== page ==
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McCarty v. City of Minneapolis

December 13, 2002

KATHERINE MCCARTY, ET AL., DEFENDANTS, MITCHELL LANZ, ET AL., APPELLANTS,
v.
CITY OF MINNEAPOLIS, RESPONDENT , MINNEAPOLIS DOWNTOWN COUNCIL, ET AL., DEFENDANTS, FEDERAL SIGNAL CORPORATION, RESPONDENT, AND FEDERAL SIGNAL CORPORATION, THIRD-PARTY PLAINTIFF,
v.
FORD MOTOR COMPANY AND CODE 3, INC., THIRD-PARTY DEFENDANTS, AND MINNEAPOLIS DOWNTOWN COUNCIL, THIRD-PARTY PLAINTIFF,
v.
HENNEPIN COUNTY, THIRD-PARTY DEFENDANTS.



Hennepin County District Court File No. PI995847

Considered and decided by Minge , Presiding Judge, Wright, Judge, and Mulally, Judge.*fn1

SYLLABUS BY THE COURT

Even when a municipality's liability as a joint tortfeasor is capped by Minn. Stat. § 466.04 (2002), a remaining joint tortfeasor does not lose the benefit of Minn. Stat. § 604.02 (2002) limiting its share of liability.

The opinion of the court was delivered by: Minge, Judge

Affirmed

OPINION

Mitchell Lanz, father and guardian of Erin and Michael Lanz, seeks review of a reduction in the amount of damages to be paid by Federal Signal Corporation because of the statutory limitations placed on minimally liable joint tortfeasors. Appellant argues that Federal Signal Corporation should be solely liable for damages above the liability cap on municipalities and that the statutory limitation on minimally liable joint tortfeasors is inapplicable. We affirm.

FACTS

At the Holidazzle Parade in downtown Minneapolis on the evening of December 4, 1998, Minneapolis police officer Thomas Sawina accidentally depressed the accelerator rather than the brake on a police van. As a result, the van lurched into a crowd of parade watchers. Two people were killed and many were seriously injured. Erin Lanz, then age seven, and her brother, Michael, then age four, were among the injured. Erin's injuries required the amputation of her right arm above the elbow.

The police van was equipped with an "after-market flasher device" manufactured by Federal Signal Corporation and installed by a city public works employee. The purpose of the device is to increase visibility of the vehicle. When the driver depresses the brake, the device causes the brake and back-up lights to flash rapidly. Expert testimony established that this device also had a negative side effect: latent electrical currents would disable the van's brake-shift interlock. The brake-shift interlock is the safety component that prevents shifting a vehicle from "park" to "drive" unless the driver has a foot on the brake pedal. As a result, when Officer Sawina accidentally pressed the accelerator instead of the brake pedal while shifting from "park" to "drive," the brake-shift interlock failed to perform and the van accelerated into the Holidazzle crowd, causing death and injury.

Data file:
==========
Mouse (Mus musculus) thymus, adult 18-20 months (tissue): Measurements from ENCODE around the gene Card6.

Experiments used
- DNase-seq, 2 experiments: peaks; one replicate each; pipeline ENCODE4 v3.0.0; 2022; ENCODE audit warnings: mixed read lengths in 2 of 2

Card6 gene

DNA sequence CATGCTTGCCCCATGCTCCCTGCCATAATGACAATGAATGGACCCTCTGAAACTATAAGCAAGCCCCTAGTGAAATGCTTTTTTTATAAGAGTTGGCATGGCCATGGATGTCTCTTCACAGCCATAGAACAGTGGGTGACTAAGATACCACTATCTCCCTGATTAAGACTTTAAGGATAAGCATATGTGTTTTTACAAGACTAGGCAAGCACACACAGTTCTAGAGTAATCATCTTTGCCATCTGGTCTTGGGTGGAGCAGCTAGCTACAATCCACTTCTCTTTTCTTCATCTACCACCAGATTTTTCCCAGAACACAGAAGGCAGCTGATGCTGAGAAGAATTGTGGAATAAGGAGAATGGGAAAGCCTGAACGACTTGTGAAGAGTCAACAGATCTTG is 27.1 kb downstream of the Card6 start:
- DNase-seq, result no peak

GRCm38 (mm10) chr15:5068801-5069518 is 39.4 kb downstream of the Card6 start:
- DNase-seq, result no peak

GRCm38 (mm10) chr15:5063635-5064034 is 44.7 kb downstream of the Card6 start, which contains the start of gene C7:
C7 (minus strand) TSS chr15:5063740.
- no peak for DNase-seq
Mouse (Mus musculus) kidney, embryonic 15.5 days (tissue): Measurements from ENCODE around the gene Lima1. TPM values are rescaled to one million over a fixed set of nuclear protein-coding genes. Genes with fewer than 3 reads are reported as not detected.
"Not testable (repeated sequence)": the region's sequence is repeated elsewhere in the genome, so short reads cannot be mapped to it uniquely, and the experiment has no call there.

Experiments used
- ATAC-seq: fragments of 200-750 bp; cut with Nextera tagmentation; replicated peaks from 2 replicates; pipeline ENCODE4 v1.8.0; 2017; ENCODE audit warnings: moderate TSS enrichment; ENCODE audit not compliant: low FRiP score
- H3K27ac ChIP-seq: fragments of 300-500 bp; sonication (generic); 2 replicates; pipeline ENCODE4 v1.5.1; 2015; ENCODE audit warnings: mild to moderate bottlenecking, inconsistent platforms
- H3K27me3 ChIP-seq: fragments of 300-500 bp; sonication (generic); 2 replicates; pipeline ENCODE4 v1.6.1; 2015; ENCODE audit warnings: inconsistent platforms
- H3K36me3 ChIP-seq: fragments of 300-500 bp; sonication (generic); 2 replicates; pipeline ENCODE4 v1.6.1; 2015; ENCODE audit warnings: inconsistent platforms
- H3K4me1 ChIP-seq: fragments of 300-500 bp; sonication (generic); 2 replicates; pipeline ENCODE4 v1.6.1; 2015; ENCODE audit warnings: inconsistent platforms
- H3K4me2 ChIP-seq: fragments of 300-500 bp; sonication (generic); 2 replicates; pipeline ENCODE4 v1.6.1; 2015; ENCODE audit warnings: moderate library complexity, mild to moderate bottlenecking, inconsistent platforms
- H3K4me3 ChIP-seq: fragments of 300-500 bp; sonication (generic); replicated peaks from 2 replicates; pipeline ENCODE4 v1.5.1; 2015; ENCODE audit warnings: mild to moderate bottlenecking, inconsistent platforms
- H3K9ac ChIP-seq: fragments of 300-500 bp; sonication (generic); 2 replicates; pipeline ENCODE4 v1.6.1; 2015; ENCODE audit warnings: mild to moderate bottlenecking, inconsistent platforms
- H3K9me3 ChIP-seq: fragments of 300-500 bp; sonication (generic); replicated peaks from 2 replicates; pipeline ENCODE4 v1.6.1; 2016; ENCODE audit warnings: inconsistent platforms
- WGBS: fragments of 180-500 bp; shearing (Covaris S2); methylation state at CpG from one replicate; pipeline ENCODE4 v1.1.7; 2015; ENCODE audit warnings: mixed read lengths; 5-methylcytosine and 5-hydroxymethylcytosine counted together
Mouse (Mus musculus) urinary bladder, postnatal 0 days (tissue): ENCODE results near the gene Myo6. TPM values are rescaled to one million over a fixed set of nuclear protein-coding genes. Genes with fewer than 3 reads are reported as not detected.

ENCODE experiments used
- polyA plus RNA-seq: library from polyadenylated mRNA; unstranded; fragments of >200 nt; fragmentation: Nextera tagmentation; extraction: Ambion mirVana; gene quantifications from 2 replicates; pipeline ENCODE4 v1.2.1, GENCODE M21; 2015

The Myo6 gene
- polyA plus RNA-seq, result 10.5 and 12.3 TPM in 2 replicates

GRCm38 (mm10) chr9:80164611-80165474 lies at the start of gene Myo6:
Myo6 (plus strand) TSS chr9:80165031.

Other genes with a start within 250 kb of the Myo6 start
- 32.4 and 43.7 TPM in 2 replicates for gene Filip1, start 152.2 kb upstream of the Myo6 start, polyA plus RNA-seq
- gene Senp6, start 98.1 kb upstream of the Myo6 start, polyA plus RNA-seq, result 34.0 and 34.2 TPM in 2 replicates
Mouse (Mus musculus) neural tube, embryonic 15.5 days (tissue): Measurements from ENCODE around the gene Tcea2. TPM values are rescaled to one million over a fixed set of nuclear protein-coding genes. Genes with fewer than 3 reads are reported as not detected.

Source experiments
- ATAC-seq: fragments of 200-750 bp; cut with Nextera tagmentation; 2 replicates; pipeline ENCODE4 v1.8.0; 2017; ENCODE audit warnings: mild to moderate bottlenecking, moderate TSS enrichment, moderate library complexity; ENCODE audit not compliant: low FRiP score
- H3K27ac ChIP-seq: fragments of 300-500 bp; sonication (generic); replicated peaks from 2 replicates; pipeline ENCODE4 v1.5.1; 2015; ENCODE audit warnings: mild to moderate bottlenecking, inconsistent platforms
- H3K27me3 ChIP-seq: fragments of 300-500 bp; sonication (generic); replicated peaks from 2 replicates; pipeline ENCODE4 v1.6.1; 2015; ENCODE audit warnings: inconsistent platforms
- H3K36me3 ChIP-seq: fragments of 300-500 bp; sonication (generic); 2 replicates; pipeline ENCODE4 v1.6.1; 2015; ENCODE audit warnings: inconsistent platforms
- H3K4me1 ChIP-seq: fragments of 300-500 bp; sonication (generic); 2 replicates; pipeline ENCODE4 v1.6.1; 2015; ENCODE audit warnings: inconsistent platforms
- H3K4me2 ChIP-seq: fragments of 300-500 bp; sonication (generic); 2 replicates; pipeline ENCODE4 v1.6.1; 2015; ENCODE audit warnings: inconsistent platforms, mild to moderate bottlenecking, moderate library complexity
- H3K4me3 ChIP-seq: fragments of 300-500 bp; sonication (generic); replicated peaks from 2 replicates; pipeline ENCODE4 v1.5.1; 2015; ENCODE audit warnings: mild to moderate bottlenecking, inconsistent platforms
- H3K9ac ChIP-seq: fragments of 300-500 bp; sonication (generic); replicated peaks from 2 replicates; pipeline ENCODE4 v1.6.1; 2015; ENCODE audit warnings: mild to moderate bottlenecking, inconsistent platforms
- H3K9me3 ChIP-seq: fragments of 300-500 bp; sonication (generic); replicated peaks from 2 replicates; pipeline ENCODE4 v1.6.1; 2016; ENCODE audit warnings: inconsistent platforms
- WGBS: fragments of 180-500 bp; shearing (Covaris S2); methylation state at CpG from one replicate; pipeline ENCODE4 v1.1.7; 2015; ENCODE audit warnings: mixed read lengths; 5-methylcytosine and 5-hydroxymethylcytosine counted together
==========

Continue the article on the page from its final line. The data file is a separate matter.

Mitchell Lanz, father and guardian of Erin and Michael, and other injured parties brought suit against the City of Minneapolis and Federal Signal Corporation. Plaintiffs claimed the city was liable for the negligence of Officer Sawina, and Federal Signal was negligent in failing to warn that use of the flasher device could cause the brake-shift interlock to disengage. Federal Signal filed a third-party claim against Ford Motor Company. Ford Motor Company ultimately settled with all plaintiffs, including the Lanzes. The jury awarded $3.815 million to Erin Lanz, $30,000 to Michael Lanz, and $172,455.06 to Mitchell Lanz. The jury apportioned liability 87.5% to the City of Minneapolis, 12.5% to Federal Signal, and 0% to Ford.*fn2

After trial, the district court limited and apportioned liability of the two defendants under Minnesota law. First, it applied Minn. Stat. § 466.04 (2002), which limits the tort liability of any municipality to $750,000*fn3 for all plaintiffs in a single occurrence and limits the tort liability of any municipality to $300,000 for a single plaintiff. As a result, the city's liability to Erin Lanz was capped at $300,000 and, due to the presence of numerous injured parties, liability to Michael Lanz was capped at $7,522; and liability to Mitchell Lanz was capped at $14,185. Second, the district court applied Minn. Stat. § 604.02 (2002), which limits the tort liability of defendants with 15% or less of fault to four times their share of liability, commonly termed the "15 x 4" rule. As a result, the court capped Federal Signal's liability at four times 12.5% or 50% of the verdict amount. The Lanzes' motion to amend the judgment was denied. The Lanzes appeal the judgment as to the City of Minneapolis and Federal Signal. The City of Minneapolis did not file a brief.

ISSUES

Does the ceiling on municipal liability in Minn. Stat. § 466.04 (2002) preclude the limit on liability of a joint tortfeasor in Minn. Stat. § 604.02 (2002) for damages in excess of ...


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